- Aug 4, 2021
As we all know Facebook keeps on bringing something new for the users. After knowing that it has problem with false news, therefore, Facebook recently unboxed a new feature that flags certain posts as disputed. However, in some cases the result is not as expected i.e. it has the opposite effect to the one Facebook desired.
According to a report by The Guardian, the tagging of false news is inconsistent, and some stories that have been flagged continue to circulate without a warning. In other cases, traffic to false news posts actually increased after Facebook applied the warning.
Facebook has partnered with different groups of external fact checking sites namely Snopes.com, ABC news, and Politifact. Last month, Facebook revealed its new feature.
If the user continues to share the false news, the false news in the news feeds of the other users is displayed with a note saying “disputed”, and the list of different firms appears that signals it as false news. The reason behind the launch of this new feature is to reduce the visibility of false news on the users screen.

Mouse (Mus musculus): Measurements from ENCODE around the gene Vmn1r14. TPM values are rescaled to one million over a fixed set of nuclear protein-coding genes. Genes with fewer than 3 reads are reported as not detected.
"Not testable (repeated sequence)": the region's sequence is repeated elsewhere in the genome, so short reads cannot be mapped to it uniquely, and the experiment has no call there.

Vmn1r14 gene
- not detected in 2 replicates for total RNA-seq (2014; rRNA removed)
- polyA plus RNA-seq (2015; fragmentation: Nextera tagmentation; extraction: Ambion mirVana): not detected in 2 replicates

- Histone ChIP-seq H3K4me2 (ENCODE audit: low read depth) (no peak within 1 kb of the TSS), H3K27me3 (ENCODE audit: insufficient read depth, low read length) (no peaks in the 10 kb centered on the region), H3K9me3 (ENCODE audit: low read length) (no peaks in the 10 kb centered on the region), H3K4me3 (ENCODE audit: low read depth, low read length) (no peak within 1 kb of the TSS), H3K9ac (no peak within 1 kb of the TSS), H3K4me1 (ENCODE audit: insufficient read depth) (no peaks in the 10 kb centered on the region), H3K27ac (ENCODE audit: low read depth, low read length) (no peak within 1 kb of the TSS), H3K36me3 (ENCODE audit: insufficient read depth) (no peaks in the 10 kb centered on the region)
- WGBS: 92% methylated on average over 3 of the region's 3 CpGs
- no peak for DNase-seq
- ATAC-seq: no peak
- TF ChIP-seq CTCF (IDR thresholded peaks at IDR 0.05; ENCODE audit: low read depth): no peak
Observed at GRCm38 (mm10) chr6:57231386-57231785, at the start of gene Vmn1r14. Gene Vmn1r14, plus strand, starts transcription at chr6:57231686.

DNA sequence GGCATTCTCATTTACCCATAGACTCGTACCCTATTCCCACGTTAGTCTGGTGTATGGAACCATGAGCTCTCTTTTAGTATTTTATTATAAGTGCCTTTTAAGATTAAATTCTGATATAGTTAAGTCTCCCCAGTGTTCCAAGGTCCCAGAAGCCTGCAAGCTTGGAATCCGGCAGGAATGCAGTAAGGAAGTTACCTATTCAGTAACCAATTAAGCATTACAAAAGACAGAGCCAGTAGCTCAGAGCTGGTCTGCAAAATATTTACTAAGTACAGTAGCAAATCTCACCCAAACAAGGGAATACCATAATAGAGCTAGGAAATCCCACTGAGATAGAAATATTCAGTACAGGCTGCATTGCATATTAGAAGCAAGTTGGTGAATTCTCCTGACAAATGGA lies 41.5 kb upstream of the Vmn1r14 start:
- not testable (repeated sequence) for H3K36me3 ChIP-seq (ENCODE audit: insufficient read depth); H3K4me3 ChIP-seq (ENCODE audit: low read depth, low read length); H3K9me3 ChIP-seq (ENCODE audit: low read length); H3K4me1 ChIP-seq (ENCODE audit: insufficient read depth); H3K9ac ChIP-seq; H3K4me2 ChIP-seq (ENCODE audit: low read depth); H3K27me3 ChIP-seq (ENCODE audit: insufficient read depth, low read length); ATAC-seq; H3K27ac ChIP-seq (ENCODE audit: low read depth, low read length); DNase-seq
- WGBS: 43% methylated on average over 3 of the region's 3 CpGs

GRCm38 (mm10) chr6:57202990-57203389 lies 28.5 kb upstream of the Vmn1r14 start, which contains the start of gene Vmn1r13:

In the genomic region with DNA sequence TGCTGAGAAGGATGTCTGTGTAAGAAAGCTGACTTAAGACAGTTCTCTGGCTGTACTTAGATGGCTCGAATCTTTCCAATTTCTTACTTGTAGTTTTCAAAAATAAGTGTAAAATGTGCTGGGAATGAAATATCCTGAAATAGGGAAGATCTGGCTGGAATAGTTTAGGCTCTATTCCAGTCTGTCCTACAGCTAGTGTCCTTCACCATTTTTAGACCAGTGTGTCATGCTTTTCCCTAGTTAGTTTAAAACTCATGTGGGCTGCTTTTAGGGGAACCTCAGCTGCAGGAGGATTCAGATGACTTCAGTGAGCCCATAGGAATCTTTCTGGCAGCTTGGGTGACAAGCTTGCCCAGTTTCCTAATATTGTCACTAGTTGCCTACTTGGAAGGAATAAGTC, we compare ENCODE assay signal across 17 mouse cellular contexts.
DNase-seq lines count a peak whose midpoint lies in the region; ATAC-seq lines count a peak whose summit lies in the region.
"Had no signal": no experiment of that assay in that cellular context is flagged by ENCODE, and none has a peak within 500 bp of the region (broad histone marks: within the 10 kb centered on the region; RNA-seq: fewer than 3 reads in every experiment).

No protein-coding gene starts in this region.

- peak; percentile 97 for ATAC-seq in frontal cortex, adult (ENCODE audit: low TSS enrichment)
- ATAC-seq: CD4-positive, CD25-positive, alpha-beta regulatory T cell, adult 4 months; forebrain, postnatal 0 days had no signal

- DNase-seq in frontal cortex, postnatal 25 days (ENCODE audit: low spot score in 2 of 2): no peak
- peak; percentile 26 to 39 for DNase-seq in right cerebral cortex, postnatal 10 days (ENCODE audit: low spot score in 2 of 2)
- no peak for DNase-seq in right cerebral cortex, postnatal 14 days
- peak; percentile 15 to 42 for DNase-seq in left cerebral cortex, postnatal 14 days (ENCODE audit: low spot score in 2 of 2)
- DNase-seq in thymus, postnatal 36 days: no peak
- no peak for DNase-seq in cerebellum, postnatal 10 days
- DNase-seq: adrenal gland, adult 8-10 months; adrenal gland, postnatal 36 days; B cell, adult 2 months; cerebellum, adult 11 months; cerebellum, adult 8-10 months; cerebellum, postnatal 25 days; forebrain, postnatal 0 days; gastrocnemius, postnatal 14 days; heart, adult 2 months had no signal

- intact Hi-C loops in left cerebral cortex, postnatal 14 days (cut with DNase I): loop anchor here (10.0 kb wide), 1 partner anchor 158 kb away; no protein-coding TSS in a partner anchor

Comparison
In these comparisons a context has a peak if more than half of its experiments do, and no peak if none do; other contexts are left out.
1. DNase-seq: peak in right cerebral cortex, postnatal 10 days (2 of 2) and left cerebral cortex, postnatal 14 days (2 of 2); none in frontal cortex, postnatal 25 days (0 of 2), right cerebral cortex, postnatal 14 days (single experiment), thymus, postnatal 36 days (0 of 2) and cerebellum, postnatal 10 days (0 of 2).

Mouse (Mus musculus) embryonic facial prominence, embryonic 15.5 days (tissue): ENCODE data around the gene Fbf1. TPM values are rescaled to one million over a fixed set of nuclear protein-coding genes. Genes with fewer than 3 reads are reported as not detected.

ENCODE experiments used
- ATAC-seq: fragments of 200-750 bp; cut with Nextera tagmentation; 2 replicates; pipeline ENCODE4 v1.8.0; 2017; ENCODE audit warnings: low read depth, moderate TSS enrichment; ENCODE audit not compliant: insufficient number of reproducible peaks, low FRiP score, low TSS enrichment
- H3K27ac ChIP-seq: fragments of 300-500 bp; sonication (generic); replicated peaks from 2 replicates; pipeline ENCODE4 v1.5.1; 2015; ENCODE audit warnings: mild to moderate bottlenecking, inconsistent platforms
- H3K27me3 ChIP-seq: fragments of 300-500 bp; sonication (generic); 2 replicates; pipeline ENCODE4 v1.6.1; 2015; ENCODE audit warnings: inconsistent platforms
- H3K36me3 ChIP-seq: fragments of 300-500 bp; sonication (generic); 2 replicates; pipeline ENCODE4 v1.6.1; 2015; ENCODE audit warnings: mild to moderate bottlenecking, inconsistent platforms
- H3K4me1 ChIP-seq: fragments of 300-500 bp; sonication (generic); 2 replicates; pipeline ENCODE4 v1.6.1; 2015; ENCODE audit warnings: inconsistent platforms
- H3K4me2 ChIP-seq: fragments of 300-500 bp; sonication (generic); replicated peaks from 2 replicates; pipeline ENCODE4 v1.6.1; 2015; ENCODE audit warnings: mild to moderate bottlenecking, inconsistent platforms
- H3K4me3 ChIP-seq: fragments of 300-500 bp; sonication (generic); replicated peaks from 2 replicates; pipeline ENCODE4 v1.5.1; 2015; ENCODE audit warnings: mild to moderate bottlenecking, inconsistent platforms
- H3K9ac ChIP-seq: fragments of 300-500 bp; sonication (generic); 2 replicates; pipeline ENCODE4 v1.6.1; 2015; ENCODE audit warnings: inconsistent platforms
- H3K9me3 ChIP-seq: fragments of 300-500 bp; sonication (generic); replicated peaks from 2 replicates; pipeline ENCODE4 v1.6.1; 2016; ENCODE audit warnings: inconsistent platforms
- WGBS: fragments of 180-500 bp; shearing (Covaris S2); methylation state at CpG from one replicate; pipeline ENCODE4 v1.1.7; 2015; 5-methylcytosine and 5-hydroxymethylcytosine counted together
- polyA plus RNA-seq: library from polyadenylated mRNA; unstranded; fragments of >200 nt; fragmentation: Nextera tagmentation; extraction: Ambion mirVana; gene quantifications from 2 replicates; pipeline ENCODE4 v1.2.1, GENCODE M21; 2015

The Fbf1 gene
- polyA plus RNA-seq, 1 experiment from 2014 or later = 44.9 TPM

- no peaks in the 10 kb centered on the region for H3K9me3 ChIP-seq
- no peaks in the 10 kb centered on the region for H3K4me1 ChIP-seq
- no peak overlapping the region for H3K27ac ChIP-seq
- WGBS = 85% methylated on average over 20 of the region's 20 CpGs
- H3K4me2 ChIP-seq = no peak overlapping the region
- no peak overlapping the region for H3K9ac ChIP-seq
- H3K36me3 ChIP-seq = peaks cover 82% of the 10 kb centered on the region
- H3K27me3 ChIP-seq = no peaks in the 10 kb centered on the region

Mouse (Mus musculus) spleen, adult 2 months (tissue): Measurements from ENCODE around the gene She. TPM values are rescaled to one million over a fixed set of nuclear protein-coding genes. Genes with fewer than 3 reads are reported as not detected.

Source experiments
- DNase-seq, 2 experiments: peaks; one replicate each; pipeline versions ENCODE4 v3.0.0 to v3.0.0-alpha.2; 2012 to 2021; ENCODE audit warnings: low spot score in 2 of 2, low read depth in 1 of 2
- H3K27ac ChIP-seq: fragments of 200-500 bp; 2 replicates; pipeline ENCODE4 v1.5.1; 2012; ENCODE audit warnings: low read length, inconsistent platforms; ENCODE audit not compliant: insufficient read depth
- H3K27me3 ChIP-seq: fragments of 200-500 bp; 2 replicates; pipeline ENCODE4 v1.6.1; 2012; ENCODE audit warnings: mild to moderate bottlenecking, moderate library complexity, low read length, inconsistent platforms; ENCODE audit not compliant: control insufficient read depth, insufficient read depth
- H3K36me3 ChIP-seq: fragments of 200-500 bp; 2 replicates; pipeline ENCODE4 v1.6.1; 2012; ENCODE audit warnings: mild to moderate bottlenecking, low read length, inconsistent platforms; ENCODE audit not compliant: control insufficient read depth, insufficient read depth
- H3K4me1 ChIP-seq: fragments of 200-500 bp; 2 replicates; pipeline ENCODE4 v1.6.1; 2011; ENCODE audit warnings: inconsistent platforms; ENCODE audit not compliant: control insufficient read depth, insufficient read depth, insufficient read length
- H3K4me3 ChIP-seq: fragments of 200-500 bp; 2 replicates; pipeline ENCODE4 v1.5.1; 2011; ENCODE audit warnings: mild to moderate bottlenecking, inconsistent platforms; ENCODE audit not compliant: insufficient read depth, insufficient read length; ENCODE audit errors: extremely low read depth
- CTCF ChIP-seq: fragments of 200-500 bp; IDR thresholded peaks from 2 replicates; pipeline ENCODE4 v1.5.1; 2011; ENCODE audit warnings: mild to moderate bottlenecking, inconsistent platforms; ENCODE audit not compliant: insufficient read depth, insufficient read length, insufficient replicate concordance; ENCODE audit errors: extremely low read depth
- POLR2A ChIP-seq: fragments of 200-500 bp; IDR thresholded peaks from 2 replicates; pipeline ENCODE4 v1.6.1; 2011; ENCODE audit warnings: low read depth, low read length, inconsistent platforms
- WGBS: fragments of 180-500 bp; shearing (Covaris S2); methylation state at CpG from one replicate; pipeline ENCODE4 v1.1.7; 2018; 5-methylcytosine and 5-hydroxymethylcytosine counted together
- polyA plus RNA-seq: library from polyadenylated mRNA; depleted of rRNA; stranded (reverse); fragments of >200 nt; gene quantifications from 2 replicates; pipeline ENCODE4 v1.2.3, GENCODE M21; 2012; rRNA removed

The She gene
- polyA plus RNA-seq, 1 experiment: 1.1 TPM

The system includes a light layer of intervention by Facebook employees, who will be tasked with separating personal posts from links that present themselves as news. The employees will not make judgments on the content of the articles, Facebook said. Their job is to check the domain of the posted content to ensure it is not a personal post.
Facebook did not reveal that the number of articles flagged as disputed, or how traffic is affected. But, according to spokesman, the disputed tag does have an effect on false news as it reduces the amount of traffic and shares.
According to sociologists and psychologists, there is one drawback of Facebook’s new feature that it is suitable only if users trust both the social network and the third-party fact-checkers that it has joined hands with.
If a person doubts a specific information source, then the person in opposite will consider as an inaccurate data even though the source provides with facts and evidence in their support.